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Banks questions about doing digital transformation

  • Chris Skinner 

I did a presentation to a conference via video link the other day. Slido allowed audience members to ask questions through the presentation, and the list of questions at the end was quite extensive. I didn’t get time to answer all of them, but here’s a selection.

The most popular question at the top of the list was: How do you see the impact of coronavirus to financial industry?

I’ve answered this earlier in some of my coronavirus updates:

The last one is the most relevant. What is clear is that work will move online. The surge in the use of Google Hangouts, Microsoft Teams, Zoom, Slack and other services to videoconference and network effectively is a clear move towards digitalisation of work practices. That will continue.

It is clear that money will move online. We have already digitalised money effectively, and the pandemic will push more and more of that to continue. The result will be a rapid decline in cash usage, but also card usage. Cards are dirty tokens requiring PIN pads that get coated with bacteria fast. We need to get rid of it.

In other words, anything that can be automated, digitalised and placed on the network will be. Having said that, we need a backup to the network. During the crisis, the one thing that failed in banking is the physical office. When everyone was ordered to stay at home, the bank’s offices effectively closed, their call centres closed, their mainstream services were understaffed and overloaded. What would happen if, compounded with all of that, the network failed and all digital services were unavailable. You need a backup.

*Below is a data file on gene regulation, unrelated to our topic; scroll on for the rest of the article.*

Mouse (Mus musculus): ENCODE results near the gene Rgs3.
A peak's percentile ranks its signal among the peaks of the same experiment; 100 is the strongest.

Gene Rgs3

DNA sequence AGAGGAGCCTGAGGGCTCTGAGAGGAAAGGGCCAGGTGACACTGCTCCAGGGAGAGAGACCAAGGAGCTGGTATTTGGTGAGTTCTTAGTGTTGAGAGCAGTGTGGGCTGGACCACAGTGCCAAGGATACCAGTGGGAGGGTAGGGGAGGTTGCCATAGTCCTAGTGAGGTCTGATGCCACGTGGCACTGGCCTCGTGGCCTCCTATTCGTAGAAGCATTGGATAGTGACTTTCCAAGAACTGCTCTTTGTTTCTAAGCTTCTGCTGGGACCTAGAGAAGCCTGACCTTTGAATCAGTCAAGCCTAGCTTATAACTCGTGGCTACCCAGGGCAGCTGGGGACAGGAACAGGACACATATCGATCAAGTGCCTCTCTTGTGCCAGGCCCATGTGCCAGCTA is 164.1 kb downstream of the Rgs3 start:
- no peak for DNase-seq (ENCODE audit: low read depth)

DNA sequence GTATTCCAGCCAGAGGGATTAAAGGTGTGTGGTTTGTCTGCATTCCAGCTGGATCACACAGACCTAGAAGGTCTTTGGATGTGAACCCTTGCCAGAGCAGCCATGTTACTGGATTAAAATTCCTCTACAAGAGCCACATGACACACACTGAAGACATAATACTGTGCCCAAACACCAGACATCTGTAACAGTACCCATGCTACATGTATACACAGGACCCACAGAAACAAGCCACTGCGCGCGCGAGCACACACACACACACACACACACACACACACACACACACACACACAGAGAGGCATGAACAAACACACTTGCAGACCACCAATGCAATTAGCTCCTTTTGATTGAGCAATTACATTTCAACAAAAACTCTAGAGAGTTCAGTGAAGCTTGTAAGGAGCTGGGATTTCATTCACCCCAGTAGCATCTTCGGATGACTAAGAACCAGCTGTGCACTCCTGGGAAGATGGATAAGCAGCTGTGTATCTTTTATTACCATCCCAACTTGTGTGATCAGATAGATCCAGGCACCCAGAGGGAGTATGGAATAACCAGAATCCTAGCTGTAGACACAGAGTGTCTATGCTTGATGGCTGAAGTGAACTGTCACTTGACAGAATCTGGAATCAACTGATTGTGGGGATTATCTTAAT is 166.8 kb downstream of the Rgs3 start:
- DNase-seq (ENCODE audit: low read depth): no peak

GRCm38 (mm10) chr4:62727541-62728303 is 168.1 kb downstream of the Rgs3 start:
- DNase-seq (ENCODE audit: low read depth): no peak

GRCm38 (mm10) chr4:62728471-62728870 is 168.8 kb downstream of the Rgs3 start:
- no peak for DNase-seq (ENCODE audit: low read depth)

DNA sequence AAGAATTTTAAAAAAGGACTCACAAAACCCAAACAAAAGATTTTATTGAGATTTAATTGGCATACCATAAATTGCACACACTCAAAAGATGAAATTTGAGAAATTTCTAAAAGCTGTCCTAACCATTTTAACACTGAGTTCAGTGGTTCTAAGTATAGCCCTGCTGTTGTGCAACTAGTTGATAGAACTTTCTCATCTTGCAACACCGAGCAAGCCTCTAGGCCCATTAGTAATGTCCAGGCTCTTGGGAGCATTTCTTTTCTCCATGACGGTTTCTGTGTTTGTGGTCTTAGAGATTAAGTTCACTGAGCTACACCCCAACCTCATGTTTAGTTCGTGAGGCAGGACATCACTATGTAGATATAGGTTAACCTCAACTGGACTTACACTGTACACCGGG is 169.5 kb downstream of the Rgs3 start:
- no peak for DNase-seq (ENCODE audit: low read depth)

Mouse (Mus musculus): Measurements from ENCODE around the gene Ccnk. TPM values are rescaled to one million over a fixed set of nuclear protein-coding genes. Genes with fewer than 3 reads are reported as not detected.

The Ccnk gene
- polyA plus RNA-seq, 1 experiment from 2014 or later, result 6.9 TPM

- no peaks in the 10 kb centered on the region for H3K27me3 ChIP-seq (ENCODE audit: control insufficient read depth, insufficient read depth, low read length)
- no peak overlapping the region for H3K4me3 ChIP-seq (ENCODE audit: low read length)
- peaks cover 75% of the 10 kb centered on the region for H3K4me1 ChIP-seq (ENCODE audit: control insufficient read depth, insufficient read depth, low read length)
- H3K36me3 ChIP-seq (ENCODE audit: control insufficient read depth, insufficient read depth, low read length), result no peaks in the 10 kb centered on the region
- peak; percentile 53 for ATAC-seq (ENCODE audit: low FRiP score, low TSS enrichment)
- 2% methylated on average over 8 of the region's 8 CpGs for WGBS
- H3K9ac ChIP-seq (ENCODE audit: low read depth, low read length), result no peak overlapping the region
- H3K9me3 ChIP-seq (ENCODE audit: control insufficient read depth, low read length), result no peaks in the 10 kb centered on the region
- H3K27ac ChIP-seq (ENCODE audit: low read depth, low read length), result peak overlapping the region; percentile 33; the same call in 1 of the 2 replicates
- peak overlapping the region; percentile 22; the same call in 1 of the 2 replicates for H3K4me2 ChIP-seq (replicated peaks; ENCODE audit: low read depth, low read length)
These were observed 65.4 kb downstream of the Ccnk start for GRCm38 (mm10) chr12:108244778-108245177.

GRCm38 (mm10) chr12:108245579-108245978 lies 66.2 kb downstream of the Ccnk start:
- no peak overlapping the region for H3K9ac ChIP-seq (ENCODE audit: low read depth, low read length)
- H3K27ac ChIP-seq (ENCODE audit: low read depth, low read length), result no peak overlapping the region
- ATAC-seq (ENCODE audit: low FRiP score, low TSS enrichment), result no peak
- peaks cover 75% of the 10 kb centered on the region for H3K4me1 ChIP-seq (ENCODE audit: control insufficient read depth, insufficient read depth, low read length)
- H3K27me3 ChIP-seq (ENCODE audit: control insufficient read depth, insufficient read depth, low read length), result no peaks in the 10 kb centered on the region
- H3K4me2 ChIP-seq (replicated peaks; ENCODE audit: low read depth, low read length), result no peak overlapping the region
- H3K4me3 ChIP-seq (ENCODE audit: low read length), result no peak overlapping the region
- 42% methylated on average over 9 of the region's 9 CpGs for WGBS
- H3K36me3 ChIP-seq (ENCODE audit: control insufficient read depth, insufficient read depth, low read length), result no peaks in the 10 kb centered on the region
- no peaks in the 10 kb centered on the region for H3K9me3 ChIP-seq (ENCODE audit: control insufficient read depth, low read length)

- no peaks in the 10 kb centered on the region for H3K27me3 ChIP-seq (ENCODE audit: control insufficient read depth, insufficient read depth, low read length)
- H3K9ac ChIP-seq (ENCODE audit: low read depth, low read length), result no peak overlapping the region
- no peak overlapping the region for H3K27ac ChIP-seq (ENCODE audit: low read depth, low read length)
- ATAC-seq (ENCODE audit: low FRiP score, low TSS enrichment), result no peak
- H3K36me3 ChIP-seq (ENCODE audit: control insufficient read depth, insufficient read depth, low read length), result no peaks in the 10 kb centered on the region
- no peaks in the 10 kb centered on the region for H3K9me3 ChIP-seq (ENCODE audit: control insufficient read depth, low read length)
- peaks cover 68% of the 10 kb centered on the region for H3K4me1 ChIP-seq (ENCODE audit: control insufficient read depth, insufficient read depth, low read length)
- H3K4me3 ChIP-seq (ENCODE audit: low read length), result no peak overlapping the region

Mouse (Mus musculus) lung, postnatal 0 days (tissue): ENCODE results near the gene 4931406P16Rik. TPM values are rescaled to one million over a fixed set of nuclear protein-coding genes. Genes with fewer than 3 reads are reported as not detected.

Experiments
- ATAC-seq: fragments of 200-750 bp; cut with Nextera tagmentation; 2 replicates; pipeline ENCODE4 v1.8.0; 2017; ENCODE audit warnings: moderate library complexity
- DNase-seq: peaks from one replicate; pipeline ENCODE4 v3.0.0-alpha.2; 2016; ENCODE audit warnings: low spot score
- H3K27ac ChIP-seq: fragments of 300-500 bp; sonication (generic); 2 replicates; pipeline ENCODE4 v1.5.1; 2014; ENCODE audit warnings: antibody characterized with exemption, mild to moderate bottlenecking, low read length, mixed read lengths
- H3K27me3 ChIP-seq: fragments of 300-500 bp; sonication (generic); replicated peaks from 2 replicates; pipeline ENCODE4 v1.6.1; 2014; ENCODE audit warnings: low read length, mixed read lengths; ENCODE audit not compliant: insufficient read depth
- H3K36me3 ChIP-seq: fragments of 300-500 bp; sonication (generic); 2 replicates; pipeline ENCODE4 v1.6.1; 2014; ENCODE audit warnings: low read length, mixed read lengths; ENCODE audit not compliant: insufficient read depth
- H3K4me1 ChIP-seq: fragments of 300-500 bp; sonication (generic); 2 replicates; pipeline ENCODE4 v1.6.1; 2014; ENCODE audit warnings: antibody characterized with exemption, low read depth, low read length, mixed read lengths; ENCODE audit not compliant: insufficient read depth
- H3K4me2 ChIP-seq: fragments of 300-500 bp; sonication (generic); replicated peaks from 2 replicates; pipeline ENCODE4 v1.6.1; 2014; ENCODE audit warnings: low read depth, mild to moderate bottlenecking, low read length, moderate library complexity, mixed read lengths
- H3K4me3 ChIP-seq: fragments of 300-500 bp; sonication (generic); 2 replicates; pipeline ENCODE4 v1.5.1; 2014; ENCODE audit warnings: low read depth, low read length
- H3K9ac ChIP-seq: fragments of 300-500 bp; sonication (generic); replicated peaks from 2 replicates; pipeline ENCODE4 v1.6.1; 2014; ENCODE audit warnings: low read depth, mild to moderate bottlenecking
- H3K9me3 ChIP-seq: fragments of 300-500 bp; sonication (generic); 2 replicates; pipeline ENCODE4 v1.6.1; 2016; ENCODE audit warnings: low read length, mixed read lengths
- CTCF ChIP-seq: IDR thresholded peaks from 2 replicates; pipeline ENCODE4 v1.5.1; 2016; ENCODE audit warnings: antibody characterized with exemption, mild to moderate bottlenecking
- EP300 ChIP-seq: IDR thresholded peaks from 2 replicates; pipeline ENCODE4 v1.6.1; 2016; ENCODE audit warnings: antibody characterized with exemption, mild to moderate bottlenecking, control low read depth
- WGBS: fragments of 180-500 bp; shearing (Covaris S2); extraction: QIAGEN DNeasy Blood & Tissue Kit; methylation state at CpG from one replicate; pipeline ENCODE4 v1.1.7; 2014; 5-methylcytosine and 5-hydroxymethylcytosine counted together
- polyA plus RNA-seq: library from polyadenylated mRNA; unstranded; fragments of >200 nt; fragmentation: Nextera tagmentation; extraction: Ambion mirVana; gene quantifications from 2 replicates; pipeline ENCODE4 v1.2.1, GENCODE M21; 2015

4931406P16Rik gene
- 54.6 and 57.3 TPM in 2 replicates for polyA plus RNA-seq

Anyways, after answering this question, we could move on to a  few others.

Are the challenger banks in UK or other places profitable? Do you think their businesses are sustainable?

They aren’t profitable yet (see here for more) but the expectation was that some of them, like Starling, would turn a profit in 2020. That will be jeopardised now by the coronavirus impact but, long-term, I do think some of these players will turn a profit and are sustainable. Monzo, N26, Revolut, Nubank, Chime and others don’t reach multimillion user numbers without a viable business idea. And the key to their business idea is to make a customer obsessed financial journey as easy to manage digitally as possible.